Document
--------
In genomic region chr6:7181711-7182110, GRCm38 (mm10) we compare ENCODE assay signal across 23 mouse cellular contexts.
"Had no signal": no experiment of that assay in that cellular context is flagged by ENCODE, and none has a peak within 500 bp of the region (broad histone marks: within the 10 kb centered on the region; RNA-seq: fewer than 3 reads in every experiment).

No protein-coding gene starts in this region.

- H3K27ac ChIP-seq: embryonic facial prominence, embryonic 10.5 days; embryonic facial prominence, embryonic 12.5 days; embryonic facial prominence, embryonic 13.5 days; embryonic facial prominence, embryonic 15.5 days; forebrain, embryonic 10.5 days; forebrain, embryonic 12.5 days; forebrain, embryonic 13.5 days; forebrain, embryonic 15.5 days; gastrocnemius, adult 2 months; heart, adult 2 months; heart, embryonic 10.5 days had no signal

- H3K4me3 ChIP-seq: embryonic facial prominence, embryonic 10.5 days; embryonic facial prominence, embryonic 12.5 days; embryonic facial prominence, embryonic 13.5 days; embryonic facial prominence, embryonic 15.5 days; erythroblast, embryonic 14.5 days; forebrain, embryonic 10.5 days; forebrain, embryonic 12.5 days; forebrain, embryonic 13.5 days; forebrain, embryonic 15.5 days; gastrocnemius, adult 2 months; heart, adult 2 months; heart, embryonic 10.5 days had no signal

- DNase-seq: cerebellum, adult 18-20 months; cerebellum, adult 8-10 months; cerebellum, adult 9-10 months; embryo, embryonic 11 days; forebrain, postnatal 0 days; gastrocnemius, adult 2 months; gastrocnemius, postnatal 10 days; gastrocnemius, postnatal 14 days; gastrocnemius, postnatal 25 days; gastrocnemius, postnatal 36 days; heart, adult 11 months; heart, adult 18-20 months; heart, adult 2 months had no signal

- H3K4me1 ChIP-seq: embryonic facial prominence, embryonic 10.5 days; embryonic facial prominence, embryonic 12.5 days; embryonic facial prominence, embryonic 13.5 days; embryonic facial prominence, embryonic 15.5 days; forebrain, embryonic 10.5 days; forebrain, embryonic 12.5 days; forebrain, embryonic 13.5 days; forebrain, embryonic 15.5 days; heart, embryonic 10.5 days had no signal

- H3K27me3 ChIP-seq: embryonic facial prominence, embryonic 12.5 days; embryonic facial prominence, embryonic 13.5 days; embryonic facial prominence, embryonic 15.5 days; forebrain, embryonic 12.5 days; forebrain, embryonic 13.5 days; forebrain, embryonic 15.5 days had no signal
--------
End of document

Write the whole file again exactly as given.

In genomic region chr6:7181711-7182110, GRCm38 (mm10) we compare ENCODE assay signal across 23 mouse cellular contexts.
"Had no signal": no experiment of that assay in that cellular context is flagged by ENCODE, and none has a peak within 500 bp of the region (broad histone marks: within the 10 kb centered on the region; RNA-seq: fewer than 3 reads in every experiment).

No protein-coding gene starts in this region.

- H3K27ac ChIP-seq: embryonic facial prominence, embryonic 10.5 days; embryonic facial prominence, embryonic 12.5 days; embryonic facial prominence, embryonic 13.5 days; embryonic facial prominence, embryonic 15.5 days; forebrain, embryonic 10.5 days; forebrain, embryonic 12.5 days; forebrain, embryonic 13.5 days; forebrain, embryonic 15.5 days; gastrocnemius, adult 2 months; heart, adult 2 months; heart, embryonic 10.5 days had no signal

- H3K4me3 ChIP-seq: embryonic facial prominence, embryonic 10.5 days; embryonic facial prominence, embryonic 12.5 days; embryonic facial prominence, embryonic 13.5 days; embryonic facial prominence, embryonic 15.5 days; erythroblast, embryonic 14.5 days; forebrain, embryonic 10.5 days; forebrain, embryonic 12.5 days; forebrain, embryonic 13.5 days; forebrain, embryonic 15.5 days; gastrocnemius, adult 2 months; heart, adult 2 months; heart, embryonic 10.5 days had no signal

- DNase-seq: cerebellum, adult 18-20 months; cerebellum, adult 8-10 months; cerebellum, adult 9-10 months; embryo, embryonic 11 days; forebrain, postnatal 0 days; gastrocnemius, adult 2 months; gastrocnemius, postnatal 10 days; gastrocnemius, postnatal 14 days; gastrocnemius, postnatal 25 days; gastrocnemius, postnatal 36 days; heart, adult 11 months; heart, adult 18-20 months; heart, adult 2 months had no signal

- H3K4me1 ChIP-seq: embryonic facial prominence, embryonic 10.5 days; embryonic facial prominence, embryonic 12.5 days; embryonic facial prominence, embryonic 13.5 days; embryonic facial prominence, embryonic 15.5 days; forebrain, embryonic 10.5 days; forebrain, embryonic 12.5 days; forebrain, embryonic 13.5 days; forebrain, embryonic 15.5 days; heart, embryonic 10.5 days had no signal

- H3K27me3 ChIP-seq: embryonic facial prominence, embryonic 12.5 days; embryonic facial prominence, embryonic 13.5 days; embryonic facial prominence, embryonic 15.5 days; forebrain, embryonic 12.5 days; forebrain, embryonic 13.5 days; forebrain, embryonic 15.5 days had no signal